Make a Note of the ATON’s Position
The easiest way for me to make a note of the position of the ATON in my case was to take a screen shot of my position using the Coast Guard app. When you open the Coast Guard app on your phone, just press the red Emergency Assistance button, and a screen will open giving you your position and buttons to push for on the water assistance (Call USCG) or on land assistance (Call 911). A screen shot is the easiest way to capture the information. If the ATON represents a hazard to navigation, such as a buoy that has come loose from its anchor or a piling such as the one in my picture that is floating freely, then call the Coast Guard with the information. In my case, the ATON was still in its assigned position, but it was leaning at greater than a 15 degree angle.

Using the Online Report
The US Department of Homeland Security Navigation Center (the Coast Guard falls under their purview) has an excellent online “ATON Discrepancy Report Form.” That is what I recently used to report Mile Marker 335 (more about that later). In order to access the form, you can google “online ATON discrepancy form” or save this URL:

The form requires the following information:

  • Your name
  • Your email address
  • Waterway/Area (for my form I put ICW Sabine-Neches Canal)
  • State
  • Type of discrepancy

Additional information the form requests, but which is not required, includes:

  • Your phone number (helpful if they need to talk to you immediately)
  • Your vessel’s name (most people don’t have a registered vessel name)
  • Type of vessel (I put recreational powerboat)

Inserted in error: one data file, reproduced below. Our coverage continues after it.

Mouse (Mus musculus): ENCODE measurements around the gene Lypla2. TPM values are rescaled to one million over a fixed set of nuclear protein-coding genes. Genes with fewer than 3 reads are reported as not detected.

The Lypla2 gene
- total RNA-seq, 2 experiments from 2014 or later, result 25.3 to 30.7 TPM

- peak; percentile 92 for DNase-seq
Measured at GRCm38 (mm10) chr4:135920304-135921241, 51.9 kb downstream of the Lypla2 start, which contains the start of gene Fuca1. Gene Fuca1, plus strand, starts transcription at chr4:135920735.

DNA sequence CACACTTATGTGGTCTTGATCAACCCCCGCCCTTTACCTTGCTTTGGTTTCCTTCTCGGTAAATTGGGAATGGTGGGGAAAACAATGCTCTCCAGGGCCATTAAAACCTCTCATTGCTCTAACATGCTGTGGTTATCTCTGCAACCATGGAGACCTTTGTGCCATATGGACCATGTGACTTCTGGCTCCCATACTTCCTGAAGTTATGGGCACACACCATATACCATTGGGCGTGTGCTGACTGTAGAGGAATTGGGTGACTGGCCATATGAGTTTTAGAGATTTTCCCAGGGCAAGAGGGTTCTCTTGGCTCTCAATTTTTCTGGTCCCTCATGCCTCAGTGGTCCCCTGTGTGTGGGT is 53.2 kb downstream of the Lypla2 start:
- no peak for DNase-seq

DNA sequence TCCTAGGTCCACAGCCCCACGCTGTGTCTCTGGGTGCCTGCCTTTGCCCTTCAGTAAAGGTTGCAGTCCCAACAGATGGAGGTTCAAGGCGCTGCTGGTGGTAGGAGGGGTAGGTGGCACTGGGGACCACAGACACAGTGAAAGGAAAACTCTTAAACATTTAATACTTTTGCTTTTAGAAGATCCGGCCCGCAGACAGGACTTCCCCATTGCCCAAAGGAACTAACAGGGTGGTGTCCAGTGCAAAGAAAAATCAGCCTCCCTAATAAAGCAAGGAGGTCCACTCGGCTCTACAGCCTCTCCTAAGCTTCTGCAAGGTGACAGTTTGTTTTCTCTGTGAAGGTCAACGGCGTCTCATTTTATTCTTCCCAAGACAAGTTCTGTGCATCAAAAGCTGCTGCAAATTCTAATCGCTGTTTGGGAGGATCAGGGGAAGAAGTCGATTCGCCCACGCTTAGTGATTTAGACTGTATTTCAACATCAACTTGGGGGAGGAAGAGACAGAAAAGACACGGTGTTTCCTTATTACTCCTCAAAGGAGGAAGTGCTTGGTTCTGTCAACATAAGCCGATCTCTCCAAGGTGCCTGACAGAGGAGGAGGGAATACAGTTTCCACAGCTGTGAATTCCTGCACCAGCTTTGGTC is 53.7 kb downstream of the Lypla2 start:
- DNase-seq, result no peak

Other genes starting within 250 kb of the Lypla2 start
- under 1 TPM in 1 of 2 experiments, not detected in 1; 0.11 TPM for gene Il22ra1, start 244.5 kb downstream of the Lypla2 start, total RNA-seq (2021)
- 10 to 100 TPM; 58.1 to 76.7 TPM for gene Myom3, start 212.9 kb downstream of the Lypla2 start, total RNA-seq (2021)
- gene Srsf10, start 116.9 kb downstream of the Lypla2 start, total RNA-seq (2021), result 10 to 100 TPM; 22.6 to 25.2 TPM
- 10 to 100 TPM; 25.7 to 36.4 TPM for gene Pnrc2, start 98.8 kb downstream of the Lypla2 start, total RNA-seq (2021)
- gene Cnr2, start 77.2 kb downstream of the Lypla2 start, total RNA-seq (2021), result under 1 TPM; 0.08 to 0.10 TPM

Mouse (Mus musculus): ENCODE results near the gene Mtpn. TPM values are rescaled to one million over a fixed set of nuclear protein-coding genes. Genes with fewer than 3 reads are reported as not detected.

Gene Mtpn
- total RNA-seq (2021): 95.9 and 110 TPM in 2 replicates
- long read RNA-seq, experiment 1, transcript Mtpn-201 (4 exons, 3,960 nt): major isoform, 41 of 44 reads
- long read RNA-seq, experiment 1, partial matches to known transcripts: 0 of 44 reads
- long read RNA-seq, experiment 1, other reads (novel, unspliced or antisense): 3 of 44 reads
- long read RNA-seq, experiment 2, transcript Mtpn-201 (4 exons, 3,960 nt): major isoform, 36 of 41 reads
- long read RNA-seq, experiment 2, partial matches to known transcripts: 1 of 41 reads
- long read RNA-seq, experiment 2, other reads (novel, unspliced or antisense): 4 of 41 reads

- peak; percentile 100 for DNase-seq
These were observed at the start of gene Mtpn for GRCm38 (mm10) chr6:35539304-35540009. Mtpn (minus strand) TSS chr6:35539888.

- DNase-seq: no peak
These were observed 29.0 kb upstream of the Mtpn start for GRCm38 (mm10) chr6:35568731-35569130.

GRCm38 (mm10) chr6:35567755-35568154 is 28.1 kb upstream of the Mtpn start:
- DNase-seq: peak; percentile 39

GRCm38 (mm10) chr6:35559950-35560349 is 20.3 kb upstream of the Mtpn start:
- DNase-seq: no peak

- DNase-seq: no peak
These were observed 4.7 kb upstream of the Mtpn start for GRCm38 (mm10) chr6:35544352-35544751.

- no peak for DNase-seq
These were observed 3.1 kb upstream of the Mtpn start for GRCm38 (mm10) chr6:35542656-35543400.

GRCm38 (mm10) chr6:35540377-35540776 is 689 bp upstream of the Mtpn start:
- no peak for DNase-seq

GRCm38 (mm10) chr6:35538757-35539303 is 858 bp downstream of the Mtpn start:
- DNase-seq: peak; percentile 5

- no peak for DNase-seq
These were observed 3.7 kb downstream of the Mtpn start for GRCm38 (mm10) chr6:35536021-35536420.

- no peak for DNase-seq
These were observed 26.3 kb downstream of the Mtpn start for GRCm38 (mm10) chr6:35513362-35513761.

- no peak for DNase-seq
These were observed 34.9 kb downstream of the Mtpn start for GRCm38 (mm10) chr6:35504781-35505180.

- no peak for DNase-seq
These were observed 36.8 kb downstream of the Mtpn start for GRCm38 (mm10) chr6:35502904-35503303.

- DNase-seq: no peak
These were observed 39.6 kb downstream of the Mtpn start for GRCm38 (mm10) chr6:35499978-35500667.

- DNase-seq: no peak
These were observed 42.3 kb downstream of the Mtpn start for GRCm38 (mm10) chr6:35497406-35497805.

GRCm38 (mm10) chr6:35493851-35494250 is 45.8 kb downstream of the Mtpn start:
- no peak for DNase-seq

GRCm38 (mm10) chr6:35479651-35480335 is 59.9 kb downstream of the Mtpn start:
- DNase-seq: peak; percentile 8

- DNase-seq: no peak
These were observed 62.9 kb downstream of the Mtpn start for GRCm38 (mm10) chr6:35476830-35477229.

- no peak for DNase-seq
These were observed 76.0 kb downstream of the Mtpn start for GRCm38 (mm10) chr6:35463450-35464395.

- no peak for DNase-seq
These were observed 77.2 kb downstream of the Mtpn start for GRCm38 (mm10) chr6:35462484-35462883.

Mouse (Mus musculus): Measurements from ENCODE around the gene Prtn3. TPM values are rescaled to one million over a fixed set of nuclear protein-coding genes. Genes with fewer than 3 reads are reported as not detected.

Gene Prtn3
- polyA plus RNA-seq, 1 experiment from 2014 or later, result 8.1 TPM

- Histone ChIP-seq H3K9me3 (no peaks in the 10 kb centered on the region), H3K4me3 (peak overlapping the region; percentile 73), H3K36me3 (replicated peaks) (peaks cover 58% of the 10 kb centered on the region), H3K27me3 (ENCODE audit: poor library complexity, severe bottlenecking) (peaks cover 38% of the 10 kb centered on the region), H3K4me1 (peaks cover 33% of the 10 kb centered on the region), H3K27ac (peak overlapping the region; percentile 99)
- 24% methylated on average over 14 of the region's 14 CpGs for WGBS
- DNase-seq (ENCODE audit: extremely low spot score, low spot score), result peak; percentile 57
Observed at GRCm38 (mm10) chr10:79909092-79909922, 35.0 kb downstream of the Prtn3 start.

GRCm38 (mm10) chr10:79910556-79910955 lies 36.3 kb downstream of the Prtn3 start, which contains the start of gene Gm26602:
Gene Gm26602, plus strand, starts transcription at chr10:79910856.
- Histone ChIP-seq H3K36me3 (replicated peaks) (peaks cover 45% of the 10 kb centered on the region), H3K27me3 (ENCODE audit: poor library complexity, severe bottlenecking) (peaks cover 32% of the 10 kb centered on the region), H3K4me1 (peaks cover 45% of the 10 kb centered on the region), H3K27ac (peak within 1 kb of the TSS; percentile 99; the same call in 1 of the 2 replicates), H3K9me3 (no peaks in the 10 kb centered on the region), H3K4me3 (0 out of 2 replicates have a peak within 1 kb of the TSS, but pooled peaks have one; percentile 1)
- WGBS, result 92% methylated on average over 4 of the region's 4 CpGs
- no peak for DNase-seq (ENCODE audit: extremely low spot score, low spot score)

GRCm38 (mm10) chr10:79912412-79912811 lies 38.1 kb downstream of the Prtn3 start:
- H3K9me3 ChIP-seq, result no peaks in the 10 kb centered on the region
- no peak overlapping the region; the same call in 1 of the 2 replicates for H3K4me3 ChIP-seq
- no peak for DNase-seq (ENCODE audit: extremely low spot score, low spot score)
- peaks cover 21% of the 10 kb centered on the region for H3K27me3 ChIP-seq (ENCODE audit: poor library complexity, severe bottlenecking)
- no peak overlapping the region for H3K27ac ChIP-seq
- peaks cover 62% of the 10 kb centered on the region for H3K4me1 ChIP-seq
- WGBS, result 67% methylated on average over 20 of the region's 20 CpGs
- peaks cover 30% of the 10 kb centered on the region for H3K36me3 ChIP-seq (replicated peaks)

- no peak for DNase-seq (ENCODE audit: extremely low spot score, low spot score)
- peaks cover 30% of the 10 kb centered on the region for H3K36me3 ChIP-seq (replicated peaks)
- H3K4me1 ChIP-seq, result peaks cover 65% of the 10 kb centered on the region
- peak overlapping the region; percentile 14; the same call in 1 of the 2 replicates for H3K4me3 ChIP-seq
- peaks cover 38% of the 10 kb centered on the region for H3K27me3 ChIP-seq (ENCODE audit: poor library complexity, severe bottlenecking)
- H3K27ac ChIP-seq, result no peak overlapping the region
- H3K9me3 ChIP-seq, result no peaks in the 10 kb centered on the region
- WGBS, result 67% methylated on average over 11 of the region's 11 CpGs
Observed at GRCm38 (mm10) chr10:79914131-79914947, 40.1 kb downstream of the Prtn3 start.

• DOC#/HIN/VIN/State Registration (put your TX number here, or Documentation Number if registered with the Coast Guard)
  • Aid Name (easy for me: it was Mile Marker 335)
  • Light List Number (here I ran into a problem- Light Lists do not list mile markers. There is a reason for that: they are not maintained by the Coast Guard. Instead, the US Army Corps of Engineers maintains ICW mile markers. I didn’t feel too bad about not knowing this because the ATON team leader didn’t know it either. I suspected as much because I found no mile markers listed in the Light List. You can download the light list from the Navigation Center as well.)

Once you fill out the form with as much information you can, being sure to use the Comment Section to help identify the discrepancy and note that you have a picture, hit the “Send Reporting Form” button and it will be routed to the proper ATON team. I made my report in the late evening, knowing that it wouldn’t be read until the next day. When I got up and checked my emails, I had one from USCG Sector Houston-Galveston ANT and one from Galveston ANT. Both wanted to see my picture. Sector handed off to Galveston ANT once they determined the mile marker was in their area. The ANT Team Leader contacted his contact at the US Army Corps of Engineers, and they said yes, it is ours, and we will send a team out to repair the mile marker as soon as possible.

The Coast Guard needs and wants your help in identifying problems with ATONs. Don’t assume that someone else has already reported it. Make a phone call to the Coast Guard if the ATON presents a possible danger to vessels that could result in loss of life, damage to a vessel, or grounding or stranding of a vessel. For other types of discrepancies, use the online form found at the Navigation Center.

For more information on boating safety, please visit the Official Website of the U.S. Coast Guard’s Boating Safety Division at Questions about the US Coast Guard Auxiliary or our free Vessel Safety Check program may be directed to me at [email protected] I am available to perform free Vessel Safety Checks, and I will come to your location to perform them. SAFE BOATING!